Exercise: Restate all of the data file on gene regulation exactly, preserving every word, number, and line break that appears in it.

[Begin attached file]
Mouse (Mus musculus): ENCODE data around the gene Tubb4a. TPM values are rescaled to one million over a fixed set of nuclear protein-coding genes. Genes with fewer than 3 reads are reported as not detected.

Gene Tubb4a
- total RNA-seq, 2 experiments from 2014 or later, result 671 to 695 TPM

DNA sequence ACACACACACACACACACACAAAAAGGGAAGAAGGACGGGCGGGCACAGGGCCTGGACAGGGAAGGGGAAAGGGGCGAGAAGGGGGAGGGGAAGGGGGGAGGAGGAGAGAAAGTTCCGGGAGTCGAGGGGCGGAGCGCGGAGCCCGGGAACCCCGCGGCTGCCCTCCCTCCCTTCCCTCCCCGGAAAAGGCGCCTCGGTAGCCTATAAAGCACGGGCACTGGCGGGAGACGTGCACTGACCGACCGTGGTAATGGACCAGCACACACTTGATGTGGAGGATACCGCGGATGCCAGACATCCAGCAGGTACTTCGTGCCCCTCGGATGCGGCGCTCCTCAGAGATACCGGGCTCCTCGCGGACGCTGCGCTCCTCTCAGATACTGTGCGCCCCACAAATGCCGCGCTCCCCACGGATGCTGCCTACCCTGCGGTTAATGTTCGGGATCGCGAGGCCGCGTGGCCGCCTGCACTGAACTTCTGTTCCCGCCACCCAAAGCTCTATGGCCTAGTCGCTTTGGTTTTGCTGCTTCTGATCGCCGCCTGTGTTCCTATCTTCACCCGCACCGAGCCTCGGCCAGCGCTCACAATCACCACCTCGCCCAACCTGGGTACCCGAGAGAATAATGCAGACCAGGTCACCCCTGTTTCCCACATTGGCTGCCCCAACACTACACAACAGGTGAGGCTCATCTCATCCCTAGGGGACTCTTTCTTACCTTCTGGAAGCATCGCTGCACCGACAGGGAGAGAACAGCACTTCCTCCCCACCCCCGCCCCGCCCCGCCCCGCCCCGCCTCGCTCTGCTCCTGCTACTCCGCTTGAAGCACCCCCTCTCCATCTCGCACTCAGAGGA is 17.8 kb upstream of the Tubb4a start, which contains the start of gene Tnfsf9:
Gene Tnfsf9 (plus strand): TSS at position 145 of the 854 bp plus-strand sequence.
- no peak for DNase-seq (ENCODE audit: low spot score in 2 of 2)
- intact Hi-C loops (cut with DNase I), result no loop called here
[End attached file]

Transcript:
Mouse (Mus musculus): ENCODE data around the gene Tubb4a. TPM values are rescaled to one million over a fixed set of nuclear protein-coding genes. Genes with fewer than 3 reads are reported as not detected.

Gene Tubb4a
- total RNA-seq, 2 experiments from 2014 or later, result 671 to 695 TPM

DNA sequence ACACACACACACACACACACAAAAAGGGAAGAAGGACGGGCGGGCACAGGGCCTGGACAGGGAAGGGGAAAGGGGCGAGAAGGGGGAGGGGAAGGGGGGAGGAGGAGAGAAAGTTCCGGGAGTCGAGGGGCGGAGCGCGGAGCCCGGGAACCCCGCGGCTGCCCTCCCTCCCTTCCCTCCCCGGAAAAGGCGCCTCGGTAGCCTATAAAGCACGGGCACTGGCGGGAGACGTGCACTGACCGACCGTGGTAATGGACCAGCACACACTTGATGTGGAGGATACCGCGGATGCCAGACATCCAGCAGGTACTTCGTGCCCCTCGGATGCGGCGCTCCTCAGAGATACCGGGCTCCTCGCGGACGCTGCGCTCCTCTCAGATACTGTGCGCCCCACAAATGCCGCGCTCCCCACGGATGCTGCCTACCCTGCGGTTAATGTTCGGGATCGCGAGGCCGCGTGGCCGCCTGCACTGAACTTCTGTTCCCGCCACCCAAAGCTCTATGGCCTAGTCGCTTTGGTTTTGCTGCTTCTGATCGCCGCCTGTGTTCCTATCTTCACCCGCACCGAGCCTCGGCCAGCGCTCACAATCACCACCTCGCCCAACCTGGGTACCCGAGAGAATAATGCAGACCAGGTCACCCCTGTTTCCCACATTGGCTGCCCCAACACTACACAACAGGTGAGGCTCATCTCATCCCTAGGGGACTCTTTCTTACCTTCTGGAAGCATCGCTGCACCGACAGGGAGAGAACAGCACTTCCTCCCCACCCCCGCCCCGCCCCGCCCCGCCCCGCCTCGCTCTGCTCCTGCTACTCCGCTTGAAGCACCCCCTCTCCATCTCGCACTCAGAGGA is 17.8 kb upstream of the Tubb4a start, which contains the start of gene Tnfsf9:
Gene Tnfsf9 (plus strand): TSS at position 145 of the 854 bp plus-strand sequence.
- no peak for DNase-seq (ENCODE audit: low spot score in 2 of 2)
- intact Hi-C loops (cut with DNase I), result no loop called here